- long term interest rates;
- velocity of money through the economy;
- exchange rates;
- credit quality;
- bonds and equities (corporate ownership and debt);
- government versus private sector spending/savings;
- international capital flows of money on large scales;
- Financial derivatives such as options, swaps, futures contracts, etc.
The sometimes complex financial transactions that make big business (especially international business) easier and safer would be much more difficult if not impossible. Moreover, shifting risk to different people/companies that specialize in monitoring and using risk can turn any financial risk into a known dollar amount and therefore make business predictable and more profitable for everyone involved.
STATEMENT OF THE PROBLEM
The statement of problem is on the impact of government monetary policies on Banks performance in Lagos metropolis. The major problems of study lies in the levels of political instability which has a lot of adverse effects on the micro and macro-economics in a developing economy like Nigeria. Debates over targets and structure of monetary policies are as old as the economic systems that engender them. Thoughts have varied on the framework for conducting monetary policy (the rules versus discretion debate), structure of institutions supporting them, nature of policy instruments as well as the stability or otherwise of the target variables. For several decades up to the 1990s, many countries adopted base-money targeting and fixed their exchange rates. However, questions about stability of money demand, multiplier and velocity have tended to force countries to rethink monetary policy frameworks.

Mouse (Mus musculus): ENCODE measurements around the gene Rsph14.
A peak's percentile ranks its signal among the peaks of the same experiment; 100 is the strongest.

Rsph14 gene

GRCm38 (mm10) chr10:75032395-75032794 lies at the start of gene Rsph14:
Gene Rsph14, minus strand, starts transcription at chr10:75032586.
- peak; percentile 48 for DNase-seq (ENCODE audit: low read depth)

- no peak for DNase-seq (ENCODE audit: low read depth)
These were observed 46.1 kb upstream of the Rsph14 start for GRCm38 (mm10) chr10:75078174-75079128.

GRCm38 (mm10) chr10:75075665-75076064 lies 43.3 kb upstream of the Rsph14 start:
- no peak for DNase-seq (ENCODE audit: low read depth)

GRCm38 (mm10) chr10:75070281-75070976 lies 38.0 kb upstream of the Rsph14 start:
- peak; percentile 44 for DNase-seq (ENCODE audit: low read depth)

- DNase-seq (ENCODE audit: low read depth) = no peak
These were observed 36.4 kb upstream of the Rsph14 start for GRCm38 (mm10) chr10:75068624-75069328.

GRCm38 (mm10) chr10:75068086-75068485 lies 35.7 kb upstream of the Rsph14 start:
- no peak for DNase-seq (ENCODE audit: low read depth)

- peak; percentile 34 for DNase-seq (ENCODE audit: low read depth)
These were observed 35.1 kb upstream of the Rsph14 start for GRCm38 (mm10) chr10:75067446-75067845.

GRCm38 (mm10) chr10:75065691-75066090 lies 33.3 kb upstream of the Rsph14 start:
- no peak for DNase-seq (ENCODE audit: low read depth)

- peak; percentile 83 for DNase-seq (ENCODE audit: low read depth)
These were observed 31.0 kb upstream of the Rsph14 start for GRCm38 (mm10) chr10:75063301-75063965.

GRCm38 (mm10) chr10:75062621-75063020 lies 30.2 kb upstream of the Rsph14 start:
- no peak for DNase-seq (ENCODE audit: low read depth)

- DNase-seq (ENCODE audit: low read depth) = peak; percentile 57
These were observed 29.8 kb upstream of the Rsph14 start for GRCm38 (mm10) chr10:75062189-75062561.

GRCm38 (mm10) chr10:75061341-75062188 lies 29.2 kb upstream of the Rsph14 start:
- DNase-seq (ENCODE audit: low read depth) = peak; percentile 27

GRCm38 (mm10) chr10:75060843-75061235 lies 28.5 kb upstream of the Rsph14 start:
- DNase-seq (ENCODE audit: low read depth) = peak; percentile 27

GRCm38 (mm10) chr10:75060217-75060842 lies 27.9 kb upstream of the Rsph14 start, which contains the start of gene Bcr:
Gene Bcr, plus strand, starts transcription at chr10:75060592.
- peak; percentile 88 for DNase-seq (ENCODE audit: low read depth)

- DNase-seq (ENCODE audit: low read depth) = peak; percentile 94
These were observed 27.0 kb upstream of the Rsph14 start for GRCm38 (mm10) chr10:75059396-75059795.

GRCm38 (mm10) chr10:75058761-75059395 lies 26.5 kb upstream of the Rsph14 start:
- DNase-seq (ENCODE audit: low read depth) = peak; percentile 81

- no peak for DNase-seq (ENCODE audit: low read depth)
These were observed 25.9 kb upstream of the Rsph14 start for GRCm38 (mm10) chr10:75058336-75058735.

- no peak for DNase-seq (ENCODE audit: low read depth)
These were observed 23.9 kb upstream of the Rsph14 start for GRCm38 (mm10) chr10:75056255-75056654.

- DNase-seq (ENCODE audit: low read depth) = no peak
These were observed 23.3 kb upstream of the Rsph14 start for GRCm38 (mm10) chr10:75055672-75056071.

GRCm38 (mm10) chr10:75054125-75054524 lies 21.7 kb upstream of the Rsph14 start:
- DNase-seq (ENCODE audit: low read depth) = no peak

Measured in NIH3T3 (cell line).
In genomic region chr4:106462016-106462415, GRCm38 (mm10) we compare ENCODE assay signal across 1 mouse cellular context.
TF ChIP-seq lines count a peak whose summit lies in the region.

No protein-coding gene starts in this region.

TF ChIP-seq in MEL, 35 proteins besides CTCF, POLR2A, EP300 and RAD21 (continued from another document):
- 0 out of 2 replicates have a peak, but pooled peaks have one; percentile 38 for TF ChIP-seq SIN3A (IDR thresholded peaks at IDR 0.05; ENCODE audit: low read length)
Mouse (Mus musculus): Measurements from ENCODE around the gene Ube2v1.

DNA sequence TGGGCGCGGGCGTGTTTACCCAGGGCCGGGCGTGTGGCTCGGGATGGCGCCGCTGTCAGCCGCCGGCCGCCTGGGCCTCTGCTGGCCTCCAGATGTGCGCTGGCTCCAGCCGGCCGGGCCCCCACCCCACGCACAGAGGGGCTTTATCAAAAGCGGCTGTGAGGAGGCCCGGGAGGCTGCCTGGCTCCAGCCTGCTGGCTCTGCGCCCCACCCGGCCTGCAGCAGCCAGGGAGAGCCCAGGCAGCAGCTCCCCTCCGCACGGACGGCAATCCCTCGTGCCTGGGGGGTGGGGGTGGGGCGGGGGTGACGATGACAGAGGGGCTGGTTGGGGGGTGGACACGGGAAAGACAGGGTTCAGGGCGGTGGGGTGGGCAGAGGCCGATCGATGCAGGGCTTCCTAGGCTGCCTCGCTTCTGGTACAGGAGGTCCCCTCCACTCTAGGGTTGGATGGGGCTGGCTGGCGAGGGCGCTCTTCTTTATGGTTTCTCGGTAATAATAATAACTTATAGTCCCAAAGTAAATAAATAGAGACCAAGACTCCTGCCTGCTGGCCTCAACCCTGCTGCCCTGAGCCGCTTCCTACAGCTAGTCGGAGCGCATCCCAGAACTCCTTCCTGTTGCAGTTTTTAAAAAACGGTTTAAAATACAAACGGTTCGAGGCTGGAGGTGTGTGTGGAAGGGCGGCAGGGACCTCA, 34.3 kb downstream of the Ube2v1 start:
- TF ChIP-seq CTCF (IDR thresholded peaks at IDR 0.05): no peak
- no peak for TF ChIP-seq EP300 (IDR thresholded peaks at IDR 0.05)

Also, excess of importation of goods and services (both finished goods and production inputs) cost more in naira currencies. Specifically, the accelerated rise in the cost of imported raw materials and spare parts was partly responsible for the depreciation of national currency.
Other factors that are responsible for unstable government policies in the Nigerian economy are the factor that causes changes in the economic growth and development in Nigeria. There are: changes in the level of national income; inflation rates movements in different countries; investment activities of both local and international; foreign exchange speculation and external debt services obligations. Therefore, the depreciation of naira currency occurs mostly when the price of a currency falls due to market forces.
Objectives of the Study
The purpose of study in this research study is as follows:
- Ø To determine the impact of government monetary policies on banks performance in Lagos metropolis.
- Ø To determine the problems and factors affecting government monetary policies on banks performance in Lagos metropolis.
- Ø To determine the implications of fluctuations in government monetary policies on the performance of commercial banks in Lagos metropolis
- Ø To evaluate the performances of government monetary policies on banks performance in Lagos metropolis.
- Ø To proffer solutions to the problems and factors affecting government monetary policies on banks performance in Lagos metropolis.
SIGNIFICANCE OF THE STUDY